The data layer is changed by the writing laser and cannot be changed again. Write Once!

A writable disc is useful as a backup medium when you need long-term storage of your data. It is less efficient for data that changes often since you must make a new recording each time you save your data. Pricing of the discs will be important to your decision to use writable discs.

Icon: WarningLost data: Ultraviolet light and heat can degrade the organic dye. Sulfur dioxide from the air can seep in and corrode silver over time.

Icon: WarningOld drive: The laser in your device loses strength over time. It won't make as deep a pit when recording. So a disc burned near the end of the laser's life will lose data more easily.

TipGo for the Gold:  Gold layers are best because gold does not corrode. Naturally, the best is more expensive.

How long will they last: Writable CD and DVD discs kept in clean, dry conditions, like a safety deposit box at a bank, should last 30 to 50 years. But in real life conditions it is common for them to fail in 3 to 5 years. Commercial CD, DVD, and Blu-ray discs for movies and software use a different material that will last longer. Milleniata, the creator of M discs, claims that they will last 1000 years! They should definitely last longer than other types of discs because M discs do not use an organic layer.

Keep in mind: Manufacturers say that the discs that use an organic layer have a shelf-life of 5 - 10 years before they are used for recording.


An option for backup storage of changing data is rewritable or erasable discs, CD-RW, DVD-RW, DVD+RW, DVD+RAM, BD-RE. M discs do not come in a rewritable type. [May 2014]

The data layer for these discs uses a phase-changing metal alloy film. This film can be melted by the laser's heat to level out the marks made by the laser and then lasered again to record new data.

In theory you can erase and write on these discs as many as 1000 times, for CD-RW, and even 100,000 times for the DVD-RW types.

Advantages of Optical Disks

  1. Physical: An optical disc is much sturdier than tape or a floppy disk. It is physically harder to break or melt or warp. It's somewhat harder to lose than a USB flash drive.
  2. Transport and Storage: Discs are easy to take with you and to store away. They have a long shelf-life.
  3. Delicacy: It is not sensitive to being touched, though it can get too dirty or scratched to be read. It can be cleaned!
  4. Not Magnetic: It is entirely unaffected by magnetic fields.
  5. Capacity: Optical discs hold a lot of data, especial the double-sided DVDs.

Plus, the non-data side of the disc can have a pretty label! But that's only for commercially produced discs. Paper labels corrode the protective layer quickly!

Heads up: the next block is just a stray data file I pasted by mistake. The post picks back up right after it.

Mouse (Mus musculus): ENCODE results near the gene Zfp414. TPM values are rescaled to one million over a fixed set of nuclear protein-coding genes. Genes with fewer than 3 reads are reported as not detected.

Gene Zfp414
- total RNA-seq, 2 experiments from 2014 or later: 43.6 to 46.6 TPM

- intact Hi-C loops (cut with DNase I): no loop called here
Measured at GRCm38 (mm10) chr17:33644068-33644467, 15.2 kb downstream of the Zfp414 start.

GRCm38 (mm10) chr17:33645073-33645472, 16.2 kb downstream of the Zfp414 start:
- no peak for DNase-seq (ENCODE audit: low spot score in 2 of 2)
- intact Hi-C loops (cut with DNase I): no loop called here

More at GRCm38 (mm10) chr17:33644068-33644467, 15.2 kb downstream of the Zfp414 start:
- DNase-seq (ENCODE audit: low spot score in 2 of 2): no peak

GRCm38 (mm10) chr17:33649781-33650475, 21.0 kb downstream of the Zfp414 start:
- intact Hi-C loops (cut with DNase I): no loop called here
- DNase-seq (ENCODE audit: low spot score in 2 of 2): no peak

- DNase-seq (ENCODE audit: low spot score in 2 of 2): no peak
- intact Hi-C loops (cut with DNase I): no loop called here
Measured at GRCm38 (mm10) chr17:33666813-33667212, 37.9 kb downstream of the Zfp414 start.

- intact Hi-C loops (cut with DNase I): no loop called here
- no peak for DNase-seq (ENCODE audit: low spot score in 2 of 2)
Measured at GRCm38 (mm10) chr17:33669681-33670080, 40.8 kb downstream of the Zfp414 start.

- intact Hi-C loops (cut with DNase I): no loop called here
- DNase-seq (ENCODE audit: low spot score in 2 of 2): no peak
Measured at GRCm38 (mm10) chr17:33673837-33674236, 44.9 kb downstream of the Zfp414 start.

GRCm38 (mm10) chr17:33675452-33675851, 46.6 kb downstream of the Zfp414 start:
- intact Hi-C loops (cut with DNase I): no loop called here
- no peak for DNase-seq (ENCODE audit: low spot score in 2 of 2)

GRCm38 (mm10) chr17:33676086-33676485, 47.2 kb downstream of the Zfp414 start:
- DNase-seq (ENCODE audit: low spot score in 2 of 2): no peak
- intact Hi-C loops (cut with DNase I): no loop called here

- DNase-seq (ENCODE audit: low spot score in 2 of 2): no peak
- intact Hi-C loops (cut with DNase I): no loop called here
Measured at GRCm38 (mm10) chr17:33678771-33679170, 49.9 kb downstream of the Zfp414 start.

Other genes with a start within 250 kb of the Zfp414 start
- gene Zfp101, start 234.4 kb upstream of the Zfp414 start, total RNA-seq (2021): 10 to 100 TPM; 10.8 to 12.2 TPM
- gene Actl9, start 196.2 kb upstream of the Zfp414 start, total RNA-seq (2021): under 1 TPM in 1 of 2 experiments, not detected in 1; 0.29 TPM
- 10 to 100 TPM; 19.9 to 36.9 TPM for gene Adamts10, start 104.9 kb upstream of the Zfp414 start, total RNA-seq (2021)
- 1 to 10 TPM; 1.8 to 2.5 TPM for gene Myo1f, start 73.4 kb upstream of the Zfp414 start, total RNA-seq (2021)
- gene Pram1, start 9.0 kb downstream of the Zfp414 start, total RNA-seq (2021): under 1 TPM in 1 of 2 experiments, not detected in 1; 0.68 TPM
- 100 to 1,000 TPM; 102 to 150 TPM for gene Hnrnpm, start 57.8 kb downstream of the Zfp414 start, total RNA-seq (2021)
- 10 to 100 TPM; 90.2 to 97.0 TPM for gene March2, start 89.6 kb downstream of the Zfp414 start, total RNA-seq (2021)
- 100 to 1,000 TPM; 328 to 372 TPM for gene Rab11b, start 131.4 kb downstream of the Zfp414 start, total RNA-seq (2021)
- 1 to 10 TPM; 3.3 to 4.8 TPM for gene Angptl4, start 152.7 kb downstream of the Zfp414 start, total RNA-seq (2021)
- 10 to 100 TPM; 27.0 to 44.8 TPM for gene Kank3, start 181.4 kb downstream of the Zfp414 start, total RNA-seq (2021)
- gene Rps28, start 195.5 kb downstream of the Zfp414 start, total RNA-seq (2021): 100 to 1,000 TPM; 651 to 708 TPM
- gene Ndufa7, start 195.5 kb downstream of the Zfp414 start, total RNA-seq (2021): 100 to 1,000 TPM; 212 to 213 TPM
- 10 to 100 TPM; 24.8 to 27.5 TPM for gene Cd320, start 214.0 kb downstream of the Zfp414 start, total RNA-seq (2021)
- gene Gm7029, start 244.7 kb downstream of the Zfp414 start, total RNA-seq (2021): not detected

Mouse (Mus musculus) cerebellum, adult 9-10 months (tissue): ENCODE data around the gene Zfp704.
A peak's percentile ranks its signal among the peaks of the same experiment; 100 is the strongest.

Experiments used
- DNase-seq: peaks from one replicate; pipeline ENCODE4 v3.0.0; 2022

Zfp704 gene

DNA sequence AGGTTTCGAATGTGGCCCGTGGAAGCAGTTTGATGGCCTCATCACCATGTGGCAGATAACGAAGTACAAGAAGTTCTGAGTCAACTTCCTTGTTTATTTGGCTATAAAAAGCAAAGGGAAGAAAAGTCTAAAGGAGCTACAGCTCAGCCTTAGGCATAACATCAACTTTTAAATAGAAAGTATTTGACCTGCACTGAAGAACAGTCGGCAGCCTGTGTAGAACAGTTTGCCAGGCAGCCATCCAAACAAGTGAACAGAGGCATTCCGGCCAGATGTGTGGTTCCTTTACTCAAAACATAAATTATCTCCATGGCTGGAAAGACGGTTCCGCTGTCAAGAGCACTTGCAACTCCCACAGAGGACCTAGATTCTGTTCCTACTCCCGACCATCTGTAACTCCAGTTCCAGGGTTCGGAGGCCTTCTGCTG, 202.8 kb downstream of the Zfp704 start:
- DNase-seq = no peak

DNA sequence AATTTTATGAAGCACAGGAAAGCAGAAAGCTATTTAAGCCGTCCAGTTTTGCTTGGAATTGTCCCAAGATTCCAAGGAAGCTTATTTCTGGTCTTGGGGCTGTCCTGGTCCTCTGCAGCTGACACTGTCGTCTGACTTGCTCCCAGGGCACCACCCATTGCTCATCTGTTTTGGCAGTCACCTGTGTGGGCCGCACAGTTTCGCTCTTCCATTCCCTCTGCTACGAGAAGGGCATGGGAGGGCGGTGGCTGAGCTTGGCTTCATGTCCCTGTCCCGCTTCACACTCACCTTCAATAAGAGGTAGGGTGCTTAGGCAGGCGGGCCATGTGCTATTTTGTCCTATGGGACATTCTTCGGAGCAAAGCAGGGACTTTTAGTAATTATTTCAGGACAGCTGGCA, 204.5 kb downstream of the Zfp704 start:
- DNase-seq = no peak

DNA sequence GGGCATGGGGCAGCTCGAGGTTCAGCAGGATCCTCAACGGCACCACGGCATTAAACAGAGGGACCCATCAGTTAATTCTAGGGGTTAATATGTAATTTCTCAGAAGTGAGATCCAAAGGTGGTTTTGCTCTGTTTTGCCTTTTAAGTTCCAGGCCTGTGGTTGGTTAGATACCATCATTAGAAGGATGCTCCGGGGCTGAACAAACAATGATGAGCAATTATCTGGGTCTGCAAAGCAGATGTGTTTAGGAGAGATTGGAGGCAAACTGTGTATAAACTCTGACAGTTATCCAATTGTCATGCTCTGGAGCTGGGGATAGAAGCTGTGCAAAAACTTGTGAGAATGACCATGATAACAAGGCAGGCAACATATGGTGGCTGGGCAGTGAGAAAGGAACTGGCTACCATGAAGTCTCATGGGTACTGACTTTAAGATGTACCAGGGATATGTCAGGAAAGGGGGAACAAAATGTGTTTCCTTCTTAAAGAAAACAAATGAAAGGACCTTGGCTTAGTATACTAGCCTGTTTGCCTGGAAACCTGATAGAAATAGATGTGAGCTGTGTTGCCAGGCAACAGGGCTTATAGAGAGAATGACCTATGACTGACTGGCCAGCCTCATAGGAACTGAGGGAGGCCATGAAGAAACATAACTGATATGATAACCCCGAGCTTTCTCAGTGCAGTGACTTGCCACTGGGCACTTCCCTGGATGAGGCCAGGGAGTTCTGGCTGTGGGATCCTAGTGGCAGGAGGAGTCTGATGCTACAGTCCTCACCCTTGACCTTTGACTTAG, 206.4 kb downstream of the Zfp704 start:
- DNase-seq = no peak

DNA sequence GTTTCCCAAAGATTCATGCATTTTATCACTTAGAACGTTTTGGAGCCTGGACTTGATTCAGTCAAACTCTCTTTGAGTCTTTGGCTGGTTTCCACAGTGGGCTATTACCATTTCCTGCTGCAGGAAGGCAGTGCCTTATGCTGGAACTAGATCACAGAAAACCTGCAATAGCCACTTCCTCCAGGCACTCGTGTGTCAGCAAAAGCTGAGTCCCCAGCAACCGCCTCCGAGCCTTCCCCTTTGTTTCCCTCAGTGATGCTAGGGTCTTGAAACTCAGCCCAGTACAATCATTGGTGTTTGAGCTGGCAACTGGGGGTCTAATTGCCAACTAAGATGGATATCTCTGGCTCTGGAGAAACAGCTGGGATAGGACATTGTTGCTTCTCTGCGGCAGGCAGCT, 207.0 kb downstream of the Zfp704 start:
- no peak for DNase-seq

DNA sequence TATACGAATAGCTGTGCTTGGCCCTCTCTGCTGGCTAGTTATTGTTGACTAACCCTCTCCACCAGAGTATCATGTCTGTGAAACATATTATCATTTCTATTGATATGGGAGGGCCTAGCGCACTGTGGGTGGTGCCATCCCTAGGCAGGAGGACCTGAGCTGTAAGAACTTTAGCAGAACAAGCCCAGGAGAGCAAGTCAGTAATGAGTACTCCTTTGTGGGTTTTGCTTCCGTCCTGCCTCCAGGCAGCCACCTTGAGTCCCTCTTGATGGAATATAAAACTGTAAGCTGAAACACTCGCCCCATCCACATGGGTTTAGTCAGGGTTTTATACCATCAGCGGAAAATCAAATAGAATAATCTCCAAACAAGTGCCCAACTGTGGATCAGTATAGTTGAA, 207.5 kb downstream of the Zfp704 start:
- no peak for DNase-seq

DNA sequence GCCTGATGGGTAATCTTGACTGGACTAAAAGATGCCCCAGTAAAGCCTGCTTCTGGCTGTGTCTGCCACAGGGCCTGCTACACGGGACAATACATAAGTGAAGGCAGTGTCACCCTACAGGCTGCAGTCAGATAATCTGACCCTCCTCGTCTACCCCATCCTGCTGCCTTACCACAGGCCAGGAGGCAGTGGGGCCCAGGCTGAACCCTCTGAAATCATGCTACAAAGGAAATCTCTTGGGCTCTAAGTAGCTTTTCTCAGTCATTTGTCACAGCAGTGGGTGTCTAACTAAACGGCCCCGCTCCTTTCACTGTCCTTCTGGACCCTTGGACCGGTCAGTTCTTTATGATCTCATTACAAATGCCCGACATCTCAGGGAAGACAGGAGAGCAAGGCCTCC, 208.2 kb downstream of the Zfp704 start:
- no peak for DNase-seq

For software providers, an optical disc is a great way to store the software and data that they want to distribute or sell.

Disadvantages of Optical Disks

  1. Cost: Drive [May 2014] You have to have a drive that will write. DVD burning drives cost under $30 and are a standard part of most new computer systems. Blu-ray drives range from $50 to $100. Some inexpensive optical drives have M-disc support.
  2. Cost: Discs [May 2014] The total number of discs needed depends on how much you need to write to the discs and the capacity of discs you choose. The cost per disc ranges from just a few cents each for CD and DVD to $3 each for M discs.
  3. Copying Speed: It is not quite as easy or as fast to write files to an optical disc as it is to copy files to a USB flash drive or an external hard drive or SSD drive.
  4. Software: You need the software as well as the hardware for writing discs! (This is an advantage as far as commercial software providers are concerned!) Recent versions of Windows include disc writing software but third party programs offer features you might want.

Care of Optical Disks

Your CDs and DVDs are not going to last forever. M-discs seem likely to last a long, long time. They certainly store data longer than other storage media! but mishandling any type of optical disc can quickly make your data unreadable. Even fingerprints can do damage over time.

Data loss comes from:

Here are some do's and don'ts for keeping your optical discs healthy.


Complete recommendations from NIST Icon: Off site  and Quick Reference Guide Icon: Off site as part of the "Digital Preservation Program" sponsored by the US National Institute of Standards and Technology, designed to give libraries and museums guidance on how to preserve digital data.
(in pdf format. Requires Adobe Acrobat ReaderIcon: Off site)